WordPress Plugin development, a Windows déjà vu!

10+ years ago, in my first job I got an opportunity to code a number of Windows applications using MFC/COM/Win32 API. Windows was getting popular, client-server computing even more; all Unix apps were wanting to have a visual appeal. Came Windows to the rescue. During those days as a Windows programmer, I battled the following:

  1. Writing code in a way that Windows Operating System couldn’t mess it up. Having an application run on 95, 98 Developer Beta and several hot fixes in between
  2. Avoiding clashes with other Windows applications. This is funny, 90% of the time the issues were related to end-users installing/uninstalling other related/unrelated applications
  3. Finally, writing code so that hardware changes don’t mess the application up–Installed a new iomega Zip drive? The D:\ drive stops working. Changed Network properties to make Banyan Vines work? The whole TCP/IP stack stops responding!

Fast forward to Social Media applicaion development today. In my short tryst with WordPress Plugin development, I found that I have to take care of similar things (though in a much easier way compared to writing C++ code).

  1. When writing a WordPress Plugin, you have to make sure that it serves at least 3-4 major revisions of WordPress installations. Few people bother to upgrade (although, WordPress does a good job alerting users in the admin panel).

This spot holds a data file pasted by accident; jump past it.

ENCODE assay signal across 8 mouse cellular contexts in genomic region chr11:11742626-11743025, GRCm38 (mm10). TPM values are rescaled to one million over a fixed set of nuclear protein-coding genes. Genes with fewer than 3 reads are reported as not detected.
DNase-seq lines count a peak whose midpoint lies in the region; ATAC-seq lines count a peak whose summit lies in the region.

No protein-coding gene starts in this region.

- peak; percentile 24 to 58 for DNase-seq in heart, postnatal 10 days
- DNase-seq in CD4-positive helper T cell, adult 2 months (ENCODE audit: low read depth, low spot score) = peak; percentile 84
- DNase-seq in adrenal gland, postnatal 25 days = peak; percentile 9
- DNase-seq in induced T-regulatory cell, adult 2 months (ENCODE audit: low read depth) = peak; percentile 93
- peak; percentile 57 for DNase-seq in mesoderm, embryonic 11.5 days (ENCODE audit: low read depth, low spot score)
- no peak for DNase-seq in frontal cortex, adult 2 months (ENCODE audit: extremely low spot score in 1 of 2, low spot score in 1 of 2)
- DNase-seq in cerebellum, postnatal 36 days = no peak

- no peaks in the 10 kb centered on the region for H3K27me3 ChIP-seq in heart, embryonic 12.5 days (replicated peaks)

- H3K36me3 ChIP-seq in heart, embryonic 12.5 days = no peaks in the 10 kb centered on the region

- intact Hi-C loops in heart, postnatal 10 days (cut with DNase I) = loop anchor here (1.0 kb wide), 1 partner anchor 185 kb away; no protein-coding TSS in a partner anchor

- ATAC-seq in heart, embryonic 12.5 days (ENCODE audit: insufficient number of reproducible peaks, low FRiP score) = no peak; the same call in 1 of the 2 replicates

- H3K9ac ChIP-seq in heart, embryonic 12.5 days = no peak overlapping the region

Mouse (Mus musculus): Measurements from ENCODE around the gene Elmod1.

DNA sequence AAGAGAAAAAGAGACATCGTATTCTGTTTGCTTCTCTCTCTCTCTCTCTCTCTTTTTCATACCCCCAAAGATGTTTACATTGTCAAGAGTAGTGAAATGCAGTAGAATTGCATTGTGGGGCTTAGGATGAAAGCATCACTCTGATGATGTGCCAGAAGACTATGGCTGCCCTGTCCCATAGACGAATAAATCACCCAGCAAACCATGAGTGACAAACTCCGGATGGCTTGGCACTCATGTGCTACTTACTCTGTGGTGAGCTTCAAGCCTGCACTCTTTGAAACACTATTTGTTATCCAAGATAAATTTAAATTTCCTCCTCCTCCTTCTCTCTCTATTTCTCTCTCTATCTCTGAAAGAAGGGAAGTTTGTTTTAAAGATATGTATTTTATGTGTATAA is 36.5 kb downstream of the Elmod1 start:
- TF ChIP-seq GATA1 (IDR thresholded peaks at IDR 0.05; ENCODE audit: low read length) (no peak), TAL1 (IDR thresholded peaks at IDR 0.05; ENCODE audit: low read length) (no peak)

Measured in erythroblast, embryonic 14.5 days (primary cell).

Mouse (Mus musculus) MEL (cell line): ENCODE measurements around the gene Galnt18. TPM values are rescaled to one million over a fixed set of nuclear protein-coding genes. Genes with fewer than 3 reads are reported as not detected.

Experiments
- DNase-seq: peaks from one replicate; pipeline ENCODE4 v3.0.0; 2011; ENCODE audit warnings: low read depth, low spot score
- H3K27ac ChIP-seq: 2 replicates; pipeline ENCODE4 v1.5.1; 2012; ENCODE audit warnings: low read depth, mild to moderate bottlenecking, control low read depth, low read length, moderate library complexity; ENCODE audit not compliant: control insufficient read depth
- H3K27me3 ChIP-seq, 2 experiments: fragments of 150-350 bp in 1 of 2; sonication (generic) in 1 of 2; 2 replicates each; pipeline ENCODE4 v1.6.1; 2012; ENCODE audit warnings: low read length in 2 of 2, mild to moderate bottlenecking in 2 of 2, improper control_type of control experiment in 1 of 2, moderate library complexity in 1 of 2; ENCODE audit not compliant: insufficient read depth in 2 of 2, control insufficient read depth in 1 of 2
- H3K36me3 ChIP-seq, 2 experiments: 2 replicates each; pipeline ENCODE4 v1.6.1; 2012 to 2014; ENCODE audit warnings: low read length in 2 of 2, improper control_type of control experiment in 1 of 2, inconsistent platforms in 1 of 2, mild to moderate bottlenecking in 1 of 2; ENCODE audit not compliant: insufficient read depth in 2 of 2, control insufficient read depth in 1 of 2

2. Make sure that your Plugin plays nice with other plugins and themes. Due to increased flexibility (love them WordPress!) zealous features may sometimes may not work with themes and such; say a theme which has two sidebars on the left and none on the right. 
  3. Most of the times WordPress Plugin code (written in PHP) and underlying operating environment (PHP, MySQL) mix each other well. However, at times end-users may have different settings, database permissions and security sandboxing rules. Watch out for these as they’re hard to detect and the end-user may not have any idea about the configurations.

There are specific examples to the above WP issues which I’ll rant on in future posts.

All in all, these are happy problems and shows the maturity/popularity of the platform amongst the developer community. Neither these are hard problems–requires diligent coding and testing and a generous feedback from the ‘beta-user’ community 🙂